Full Steam Ahead - Navies in Campaign.

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Gen’l,

When planning your strategy in Grand Tactician: The Civil War (1861-1865) grand campaign, armies are not your only military tools. Fleets, from the brown-water navy to blockading squadrons to transport fleets, will play an important role during the war. The Civil War saw great changes in naval technology and warfare, from sailing ships to mainly steam-powered warships, from wooden design to ironclads. Will Scott’s Great Snake be able to strangle the South, or will you see rebel ironclads crawl up the Potomac to bombard the Union capital?

Fleets and Admirals.

In Grand Tactician, you can utilize the naval power of your nation by building ships and assembling them into fleets. There are actually four kinds of fleets in the game:
- Navy Fleets, with large ocean going warships
- Brown-Water Navy, or the River Fleets, with gunboats and paddle-steamers
- Transport Fleets, that carry troops
- Trading Fleets, that can trade with foreign powers as well

Navy and river fleets are assembled under a navy officer, and will be moved on the campaign map just like armies. The river fleets can operate along major water-ways like Mississippi -river, but cannot move to open sea. Navy fleets navigate the salt-waters, but if small enough ships, especially double-enders are available, they too can go up a major river. The fleets can engage other fleets, bombard armies and fortifications, and take part in sieges. This allows joint operations, like those that took place in the West or maybe a naval maneuver like Peninsula campaign. Navy fleets can also be used to blockade enemy ports.

Transport fleets are maintained to move your armies over, or along water. Depending on the size of the transport fleet, troop concentrations can be conducted faster. Transport fleets also take care of supplying your armies over sea. When boarding the transport ships, troops reserve capacity from the transport fleet, and if out of capacity, movement becomes very slow, due to need of many back&forth voyages by the transports. When boarding the transports, the army on campaign map will be replaced with a ship, that is moved on water. The armies can land to siege enemy forts and to raid valuable targets deep in the enemy territory, but getting attacked by an enemy fleet could be disastrous.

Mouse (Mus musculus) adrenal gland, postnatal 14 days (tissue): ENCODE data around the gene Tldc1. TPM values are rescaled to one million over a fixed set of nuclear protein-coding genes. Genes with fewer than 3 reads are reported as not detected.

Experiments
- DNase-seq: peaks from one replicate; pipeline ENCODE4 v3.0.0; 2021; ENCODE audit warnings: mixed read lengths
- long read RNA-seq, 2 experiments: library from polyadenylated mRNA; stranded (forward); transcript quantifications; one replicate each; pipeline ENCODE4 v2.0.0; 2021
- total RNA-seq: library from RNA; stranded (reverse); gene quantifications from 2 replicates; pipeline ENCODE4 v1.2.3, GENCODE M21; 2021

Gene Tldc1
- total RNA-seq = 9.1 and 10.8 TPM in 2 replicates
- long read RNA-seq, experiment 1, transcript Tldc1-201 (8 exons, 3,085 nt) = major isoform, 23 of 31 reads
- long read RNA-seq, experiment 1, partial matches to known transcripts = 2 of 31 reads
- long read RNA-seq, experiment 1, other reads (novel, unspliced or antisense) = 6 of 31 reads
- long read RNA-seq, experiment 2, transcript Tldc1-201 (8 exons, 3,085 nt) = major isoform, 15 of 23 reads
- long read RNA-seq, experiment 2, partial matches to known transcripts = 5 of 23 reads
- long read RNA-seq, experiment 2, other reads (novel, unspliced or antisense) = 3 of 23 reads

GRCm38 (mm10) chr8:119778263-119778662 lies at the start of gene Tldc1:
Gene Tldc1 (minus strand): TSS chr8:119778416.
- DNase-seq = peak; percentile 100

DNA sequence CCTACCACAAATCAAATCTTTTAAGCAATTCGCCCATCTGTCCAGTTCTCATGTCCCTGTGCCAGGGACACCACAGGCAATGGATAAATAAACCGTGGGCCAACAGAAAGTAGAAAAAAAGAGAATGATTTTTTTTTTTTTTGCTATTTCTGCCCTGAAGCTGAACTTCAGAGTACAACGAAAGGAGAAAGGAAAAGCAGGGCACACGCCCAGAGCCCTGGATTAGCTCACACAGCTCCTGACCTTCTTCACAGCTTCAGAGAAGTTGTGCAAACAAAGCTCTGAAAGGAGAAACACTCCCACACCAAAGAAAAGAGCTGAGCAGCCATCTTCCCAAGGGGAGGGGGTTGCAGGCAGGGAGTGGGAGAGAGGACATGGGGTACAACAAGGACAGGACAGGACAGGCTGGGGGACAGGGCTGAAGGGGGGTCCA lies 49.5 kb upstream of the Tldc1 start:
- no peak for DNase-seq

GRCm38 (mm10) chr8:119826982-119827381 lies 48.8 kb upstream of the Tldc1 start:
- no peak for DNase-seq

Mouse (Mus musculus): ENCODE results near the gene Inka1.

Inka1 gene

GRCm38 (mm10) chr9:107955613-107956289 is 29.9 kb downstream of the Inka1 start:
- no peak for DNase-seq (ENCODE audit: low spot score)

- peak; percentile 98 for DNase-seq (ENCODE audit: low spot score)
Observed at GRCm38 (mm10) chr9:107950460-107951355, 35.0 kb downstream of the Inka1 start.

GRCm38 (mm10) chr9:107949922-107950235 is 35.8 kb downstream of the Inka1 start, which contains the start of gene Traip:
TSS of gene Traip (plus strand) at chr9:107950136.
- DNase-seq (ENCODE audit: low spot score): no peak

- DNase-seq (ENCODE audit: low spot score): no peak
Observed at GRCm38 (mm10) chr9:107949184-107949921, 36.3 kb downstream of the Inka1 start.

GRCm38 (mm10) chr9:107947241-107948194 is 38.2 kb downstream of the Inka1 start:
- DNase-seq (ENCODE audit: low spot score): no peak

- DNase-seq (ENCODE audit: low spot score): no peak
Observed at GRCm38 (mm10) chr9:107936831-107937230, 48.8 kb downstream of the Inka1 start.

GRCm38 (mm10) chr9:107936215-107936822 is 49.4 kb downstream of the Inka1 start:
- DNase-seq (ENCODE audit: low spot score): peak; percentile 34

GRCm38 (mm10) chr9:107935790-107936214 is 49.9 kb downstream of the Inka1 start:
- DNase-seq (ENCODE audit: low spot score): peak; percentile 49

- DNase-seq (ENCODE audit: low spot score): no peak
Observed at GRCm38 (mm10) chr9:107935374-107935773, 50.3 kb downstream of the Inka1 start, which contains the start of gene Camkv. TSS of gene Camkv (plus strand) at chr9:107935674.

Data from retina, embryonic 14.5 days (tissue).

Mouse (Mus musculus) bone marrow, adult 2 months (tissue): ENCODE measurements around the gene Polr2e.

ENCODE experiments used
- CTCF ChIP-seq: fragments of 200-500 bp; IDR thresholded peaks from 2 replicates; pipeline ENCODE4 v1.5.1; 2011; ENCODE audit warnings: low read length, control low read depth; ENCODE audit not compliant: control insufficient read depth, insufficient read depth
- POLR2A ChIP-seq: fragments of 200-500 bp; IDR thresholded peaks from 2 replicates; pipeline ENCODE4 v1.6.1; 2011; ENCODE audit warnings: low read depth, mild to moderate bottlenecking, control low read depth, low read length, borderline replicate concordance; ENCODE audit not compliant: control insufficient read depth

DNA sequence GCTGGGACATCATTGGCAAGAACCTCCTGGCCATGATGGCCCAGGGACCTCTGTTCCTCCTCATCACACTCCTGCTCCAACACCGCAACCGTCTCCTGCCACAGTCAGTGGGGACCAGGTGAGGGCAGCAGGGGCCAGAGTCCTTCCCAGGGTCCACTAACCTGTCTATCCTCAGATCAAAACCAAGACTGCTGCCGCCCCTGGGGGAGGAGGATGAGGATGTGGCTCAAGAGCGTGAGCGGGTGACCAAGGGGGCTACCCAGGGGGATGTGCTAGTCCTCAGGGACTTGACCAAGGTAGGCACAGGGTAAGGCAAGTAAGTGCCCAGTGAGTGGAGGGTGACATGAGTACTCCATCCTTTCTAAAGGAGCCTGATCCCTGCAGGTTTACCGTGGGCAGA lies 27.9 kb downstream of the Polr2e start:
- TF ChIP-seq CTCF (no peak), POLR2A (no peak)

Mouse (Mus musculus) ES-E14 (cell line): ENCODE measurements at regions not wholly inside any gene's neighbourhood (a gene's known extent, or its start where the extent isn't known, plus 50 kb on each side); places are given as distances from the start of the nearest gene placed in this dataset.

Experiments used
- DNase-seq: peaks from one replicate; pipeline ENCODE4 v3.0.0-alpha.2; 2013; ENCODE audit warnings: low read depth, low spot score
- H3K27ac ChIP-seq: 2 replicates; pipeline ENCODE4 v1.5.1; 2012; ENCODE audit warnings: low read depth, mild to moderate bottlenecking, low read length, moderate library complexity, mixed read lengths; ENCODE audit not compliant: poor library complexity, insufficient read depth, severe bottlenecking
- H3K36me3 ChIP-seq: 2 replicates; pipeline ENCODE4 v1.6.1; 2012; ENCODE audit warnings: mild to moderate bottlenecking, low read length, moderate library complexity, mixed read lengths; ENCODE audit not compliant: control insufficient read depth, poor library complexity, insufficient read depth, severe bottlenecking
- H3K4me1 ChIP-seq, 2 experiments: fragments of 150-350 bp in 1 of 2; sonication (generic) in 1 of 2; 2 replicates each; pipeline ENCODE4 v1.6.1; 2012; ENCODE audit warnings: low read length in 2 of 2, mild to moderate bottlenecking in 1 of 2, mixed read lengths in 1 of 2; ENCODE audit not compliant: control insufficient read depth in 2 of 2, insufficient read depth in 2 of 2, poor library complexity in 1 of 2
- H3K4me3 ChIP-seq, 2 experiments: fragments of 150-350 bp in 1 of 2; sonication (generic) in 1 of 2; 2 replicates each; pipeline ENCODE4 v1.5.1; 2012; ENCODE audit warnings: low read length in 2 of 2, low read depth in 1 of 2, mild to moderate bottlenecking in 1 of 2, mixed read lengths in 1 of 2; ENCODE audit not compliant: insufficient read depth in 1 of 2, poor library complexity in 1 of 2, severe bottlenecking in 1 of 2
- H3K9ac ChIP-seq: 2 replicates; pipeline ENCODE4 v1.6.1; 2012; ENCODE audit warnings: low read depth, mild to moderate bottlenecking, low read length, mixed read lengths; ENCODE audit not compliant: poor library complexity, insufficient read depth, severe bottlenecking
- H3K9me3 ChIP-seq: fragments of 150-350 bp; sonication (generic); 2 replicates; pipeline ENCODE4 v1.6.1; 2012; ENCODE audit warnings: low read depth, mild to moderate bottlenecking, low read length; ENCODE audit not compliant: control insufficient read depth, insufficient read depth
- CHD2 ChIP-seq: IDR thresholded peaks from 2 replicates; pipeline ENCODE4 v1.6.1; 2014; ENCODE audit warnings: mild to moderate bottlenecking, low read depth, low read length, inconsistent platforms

Trading fleets operate from the ports, number of ships depending on the size of the ports. This is all automated, so player does not have to worry about it. Unless blockaded by the enemy, of course! As fleets blockade a port to intercept trade, the port trading capacity will go down, and prices up. This will hit the economy – a major target for either side. To counter this, player can try to attack the blockading fleets, or try to run the blockade. If player purchases blockade runners, more of the trade gets past the blockading fleet, but number of the blockade runners will be captured over time.

Regarding blockades, it’s not only an economy issue. It’s also political. In Europe, there’s big demand for cotton in the textile mills. But also the European superpowers use blockading as a strategy, and to keep this weapon in use, they also need to consider blockades, especially very strong ones, legit, which could prevent them from taking action, if otherwise seen appropriate?

From Timber to Iron Plating.

When the war started, the U.S. Navy was not very large, as was not the regular army. Technology in ship design had taken big leaps, and the wooden colossi of the high seas, ships-of-the-line, were already being rendered all but useless, in the face of steam powered ship that didn’t need the wind to maneuver, and the iron plating that could render a thundering broadside into base of percussion at best. But while these monsters are available, the player could try to utilize them to more than receiving new recruits in the ports?

In the game we have a broad range of ship types available. From the humble schooners to sloops and frigates, and of course the legendary paddle-steamers moving up and down the rivers. Over time, with the needed technology and industry in place, the ships can be upgraded, and new ones built, into steamers and various kinds of ironclads, from the case-mate rams to turreted Monitors.

While building the ships requires a level of industrialization and material, keeping the fleets going will also require something to burn: from coal to foodstuffs and ammunition. The fleets do not have infinite days at sea, but require ports to replenish and repair. In case the industrial potential is not there, maybe a bale of dollars could procure a state-of-the-art warship from the European friends? Or maybe someone is crazy enough to line a ship with cotton-bales for even some additional protection? And how about a ship that moves under water unseen?

Damn the Torpedoes.

In Grand Tactician, naval combat is resolved on the campaign map. In the battles the number, type and size of ships and guns is taken into account, as is the armor plating and close-up ramming. In the end, ships can change ownership multiple times during the campaign, and sometimes it’s better to scuttle a valuable ship than let it fall into enemy hands.

And then there’s chance. A lucky hit in the steam engine could end in a catastrophe, and while armor plating could withstand a seemingly endless amount of punishment, a lucky shot could disable a turret in a Monitor, rendering it next to useless in the battle.

And even if you as the north could dominate the southern fleets, if the big players from Europe feel the urge to intervene, they would most likely bring up the big guns with them!

Most Respy,

Gen’l. Ilja Varha,
Chief Designer, &c.

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